Evidence for the heating of atomic interstellar gas by polycyclic aromatic hydrocarbons.
HELOU G., MALHOTRA S., HOLLENBACH D.J., DALE D.A. and CONTURSI A.
Abstract (from CDS):
We report a strong correlation between the [C II] 158 µm cooling line and the mid-infrared flux in the 5-10 µm range in a wide variety of star-forming galaxies. The mid-infrared flux is dominated by the aromatic features in emission (AFEs), which are thought to arise from large polycyclic aromatic hydrocarbons (PAHs) and are generally associated with the smallest interstellar grains. The [C II] line is the dominant gas coolant in most regions of atomic interstellar gas and therefore reflects the heating input to the gas. The ratio of these two quantities, [C II]/AFE, remains nearly constant around 1.5% against variations in the ratio of the IRAS 60 µm band flux to the 100 µm band flux, R(60/100). This is in contrast to the drop in the [C II]/far-infrared (FIR) ratio with increasing R(60/100), which signals higher dust temperatures and more intense radiation fields. We interpret the stable [C II]/AFE ratio as evidence that gas heating is dominated by the PAHs or small grains, which are also AFE carriers, over a wide range of conditions. The trend of decreasing [C II]/FIR and AFE/FIR with increasing radiation field suggests a decrease in the importance of PAHs or small grains relative to large grains both in gas heating and in dust cooling. We summarize the observed trends and suggest two plausible scenarios.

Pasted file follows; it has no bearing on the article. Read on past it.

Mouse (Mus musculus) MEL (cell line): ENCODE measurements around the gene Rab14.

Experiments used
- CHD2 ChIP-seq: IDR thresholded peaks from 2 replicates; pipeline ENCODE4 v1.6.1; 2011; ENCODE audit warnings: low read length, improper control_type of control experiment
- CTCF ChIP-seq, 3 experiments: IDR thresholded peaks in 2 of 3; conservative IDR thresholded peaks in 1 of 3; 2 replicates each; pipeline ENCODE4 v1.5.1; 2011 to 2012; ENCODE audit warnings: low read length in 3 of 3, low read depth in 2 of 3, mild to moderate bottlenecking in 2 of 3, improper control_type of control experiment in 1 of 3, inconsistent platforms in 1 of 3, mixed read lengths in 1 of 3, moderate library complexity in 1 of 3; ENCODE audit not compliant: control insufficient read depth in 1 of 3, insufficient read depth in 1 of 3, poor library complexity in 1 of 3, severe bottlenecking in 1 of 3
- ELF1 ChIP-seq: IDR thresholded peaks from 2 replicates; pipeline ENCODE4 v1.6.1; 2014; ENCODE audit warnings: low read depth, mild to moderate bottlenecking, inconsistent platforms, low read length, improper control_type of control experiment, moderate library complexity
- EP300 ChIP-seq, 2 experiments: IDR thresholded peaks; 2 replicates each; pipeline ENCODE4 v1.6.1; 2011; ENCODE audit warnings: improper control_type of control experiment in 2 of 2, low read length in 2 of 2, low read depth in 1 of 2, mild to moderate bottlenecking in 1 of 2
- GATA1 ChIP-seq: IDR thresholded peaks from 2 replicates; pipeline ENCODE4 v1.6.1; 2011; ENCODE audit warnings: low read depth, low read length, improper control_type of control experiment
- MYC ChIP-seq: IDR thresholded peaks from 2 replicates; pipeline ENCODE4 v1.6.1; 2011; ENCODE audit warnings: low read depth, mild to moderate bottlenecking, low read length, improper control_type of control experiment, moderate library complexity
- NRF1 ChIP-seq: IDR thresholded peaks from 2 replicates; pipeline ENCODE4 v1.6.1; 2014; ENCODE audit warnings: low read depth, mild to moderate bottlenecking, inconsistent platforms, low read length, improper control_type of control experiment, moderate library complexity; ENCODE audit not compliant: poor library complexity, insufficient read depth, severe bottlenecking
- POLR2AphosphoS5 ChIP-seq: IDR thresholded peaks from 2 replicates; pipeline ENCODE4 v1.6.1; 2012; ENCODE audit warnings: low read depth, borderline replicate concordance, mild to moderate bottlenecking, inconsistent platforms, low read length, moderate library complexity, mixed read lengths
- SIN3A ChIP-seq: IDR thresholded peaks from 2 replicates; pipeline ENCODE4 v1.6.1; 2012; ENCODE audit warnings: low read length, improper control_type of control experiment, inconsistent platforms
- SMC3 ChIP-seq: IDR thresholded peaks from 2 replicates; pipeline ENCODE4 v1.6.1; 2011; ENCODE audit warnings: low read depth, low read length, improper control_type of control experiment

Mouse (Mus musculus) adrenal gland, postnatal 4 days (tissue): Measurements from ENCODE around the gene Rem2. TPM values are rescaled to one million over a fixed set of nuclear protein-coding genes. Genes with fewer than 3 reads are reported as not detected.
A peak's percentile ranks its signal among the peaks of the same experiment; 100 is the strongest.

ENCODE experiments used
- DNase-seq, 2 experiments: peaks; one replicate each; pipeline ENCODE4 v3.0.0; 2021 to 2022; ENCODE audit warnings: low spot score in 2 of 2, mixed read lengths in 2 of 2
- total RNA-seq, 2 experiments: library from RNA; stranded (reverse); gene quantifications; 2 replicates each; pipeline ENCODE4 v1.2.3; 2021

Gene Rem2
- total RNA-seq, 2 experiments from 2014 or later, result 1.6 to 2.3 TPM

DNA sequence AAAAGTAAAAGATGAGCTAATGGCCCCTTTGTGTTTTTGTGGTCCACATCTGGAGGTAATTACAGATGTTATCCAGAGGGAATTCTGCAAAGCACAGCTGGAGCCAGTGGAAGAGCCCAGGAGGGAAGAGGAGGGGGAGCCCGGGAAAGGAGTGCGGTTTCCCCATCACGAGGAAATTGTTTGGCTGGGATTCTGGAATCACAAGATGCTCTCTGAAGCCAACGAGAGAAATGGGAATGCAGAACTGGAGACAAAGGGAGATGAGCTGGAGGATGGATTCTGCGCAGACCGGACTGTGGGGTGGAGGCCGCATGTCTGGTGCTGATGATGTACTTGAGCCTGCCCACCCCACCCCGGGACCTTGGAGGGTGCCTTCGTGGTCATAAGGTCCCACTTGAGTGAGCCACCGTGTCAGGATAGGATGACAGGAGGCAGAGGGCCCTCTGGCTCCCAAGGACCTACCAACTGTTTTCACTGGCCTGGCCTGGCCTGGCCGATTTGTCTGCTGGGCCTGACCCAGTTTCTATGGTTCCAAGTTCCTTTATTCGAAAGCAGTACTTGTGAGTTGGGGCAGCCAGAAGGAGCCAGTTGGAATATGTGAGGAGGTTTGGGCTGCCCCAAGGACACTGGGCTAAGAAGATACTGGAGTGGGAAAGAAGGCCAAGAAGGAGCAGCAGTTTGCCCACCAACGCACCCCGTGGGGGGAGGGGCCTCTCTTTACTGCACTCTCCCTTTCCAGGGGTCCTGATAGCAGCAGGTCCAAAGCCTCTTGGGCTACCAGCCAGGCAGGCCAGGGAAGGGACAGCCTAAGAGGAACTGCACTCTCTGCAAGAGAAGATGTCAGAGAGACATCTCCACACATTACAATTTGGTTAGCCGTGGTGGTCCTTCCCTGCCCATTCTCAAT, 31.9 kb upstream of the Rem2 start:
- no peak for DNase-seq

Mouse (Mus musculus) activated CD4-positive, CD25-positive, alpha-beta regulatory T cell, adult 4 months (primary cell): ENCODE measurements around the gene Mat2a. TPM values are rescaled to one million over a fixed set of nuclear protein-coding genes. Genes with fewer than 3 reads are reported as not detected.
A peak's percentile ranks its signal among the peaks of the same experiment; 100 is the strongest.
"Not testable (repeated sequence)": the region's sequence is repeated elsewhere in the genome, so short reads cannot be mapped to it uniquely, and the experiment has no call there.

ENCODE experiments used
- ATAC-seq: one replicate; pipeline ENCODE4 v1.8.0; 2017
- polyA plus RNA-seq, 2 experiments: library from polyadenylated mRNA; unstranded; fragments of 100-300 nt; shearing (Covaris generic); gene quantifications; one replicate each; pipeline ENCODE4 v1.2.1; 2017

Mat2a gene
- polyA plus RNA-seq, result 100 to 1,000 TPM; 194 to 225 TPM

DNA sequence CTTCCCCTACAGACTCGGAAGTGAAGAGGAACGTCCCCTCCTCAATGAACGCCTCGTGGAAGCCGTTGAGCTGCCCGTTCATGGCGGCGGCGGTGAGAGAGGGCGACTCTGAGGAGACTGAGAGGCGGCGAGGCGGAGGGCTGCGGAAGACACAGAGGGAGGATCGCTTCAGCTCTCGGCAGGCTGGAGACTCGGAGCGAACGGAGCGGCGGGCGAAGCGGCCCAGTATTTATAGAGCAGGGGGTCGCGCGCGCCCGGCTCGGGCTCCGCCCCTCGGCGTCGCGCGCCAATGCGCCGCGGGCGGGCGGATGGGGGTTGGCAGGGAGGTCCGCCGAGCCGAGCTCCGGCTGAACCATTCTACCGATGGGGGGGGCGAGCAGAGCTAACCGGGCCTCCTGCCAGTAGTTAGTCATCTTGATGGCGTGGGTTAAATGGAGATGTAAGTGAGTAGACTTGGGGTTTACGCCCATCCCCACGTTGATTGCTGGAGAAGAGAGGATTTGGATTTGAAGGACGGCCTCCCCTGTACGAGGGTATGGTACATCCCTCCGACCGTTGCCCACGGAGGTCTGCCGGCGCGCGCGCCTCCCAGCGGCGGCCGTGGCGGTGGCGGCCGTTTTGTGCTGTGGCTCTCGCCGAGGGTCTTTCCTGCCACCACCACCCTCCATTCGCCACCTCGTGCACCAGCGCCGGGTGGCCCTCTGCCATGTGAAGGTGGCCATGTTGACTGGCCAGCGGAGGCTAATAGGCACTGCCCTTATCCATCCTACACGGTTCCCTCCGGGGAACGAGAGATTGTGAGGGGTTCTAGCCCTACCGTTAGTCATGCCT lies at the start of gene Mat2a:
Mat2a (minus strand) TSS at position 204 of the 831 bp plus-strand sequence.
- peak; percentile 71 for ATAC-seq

ISM: Dust, Extinction - Galaxies: ISM - ISM: Atoms - ISM: Lines and Bands